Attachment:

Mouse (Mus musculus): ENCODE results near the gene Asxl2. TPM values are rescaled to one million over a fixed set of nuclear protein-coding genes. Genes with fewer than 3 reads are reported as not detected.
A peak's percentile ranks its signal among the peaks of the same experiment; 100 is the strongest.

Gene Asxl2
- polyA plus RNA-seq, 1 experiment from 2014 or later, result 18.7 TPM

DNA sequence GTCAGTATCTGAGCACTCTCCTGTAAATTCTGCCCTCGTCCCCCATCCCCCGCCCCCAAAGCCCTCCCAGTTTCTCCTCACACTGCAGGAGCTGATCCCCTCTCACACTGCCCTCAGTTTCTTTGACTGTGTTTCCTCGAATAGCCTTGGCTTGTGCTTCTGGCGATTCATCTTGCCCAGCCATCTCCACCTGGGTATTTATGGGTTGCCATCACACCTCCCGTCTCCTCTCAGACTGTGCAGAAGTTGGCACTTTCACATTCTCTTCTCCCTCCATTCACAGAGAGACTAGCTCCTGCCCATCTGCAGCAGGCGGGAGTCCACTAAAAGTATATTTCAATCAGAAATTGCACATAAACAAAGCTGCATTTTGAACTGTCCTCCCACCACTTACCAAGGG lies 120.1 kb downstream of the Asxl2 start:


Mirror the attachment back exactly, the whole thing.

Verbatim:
Mouse (Mus musculus): ENCODE results near the gene Asxl2. TPM values are rescaled to one million over a fixed set of nuclear protein-coding genes. Genes with fewer than 3 reads are reported as not detected.
A peak's percentile ranks its signal among the peaks of the same experiment; 100 is the strongest.

Gene Asxl2
- polyA plus RNA-seq, 1 experiment from 2014 or later, result 18.7 TPM

DNA sequence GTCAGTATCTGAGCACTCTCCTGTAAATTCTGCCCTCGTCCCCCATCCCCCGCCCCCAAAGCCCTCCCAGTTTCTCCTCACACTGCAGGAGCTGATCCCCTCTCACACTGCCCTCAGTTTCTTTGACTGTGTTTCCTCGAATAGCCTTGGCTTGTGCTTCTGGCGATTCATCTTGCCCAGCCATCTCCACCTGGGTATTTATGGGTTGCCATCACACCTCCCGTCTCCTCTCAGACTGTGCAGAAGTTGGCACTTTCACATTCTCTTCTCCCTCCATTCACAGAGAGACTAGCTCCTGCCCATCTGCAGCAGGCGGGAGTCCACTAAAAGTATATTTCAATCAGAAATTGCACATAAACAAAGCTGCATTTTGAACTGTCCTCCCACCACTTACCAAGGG lies 120.1 kb downstream of the Asxl2 start: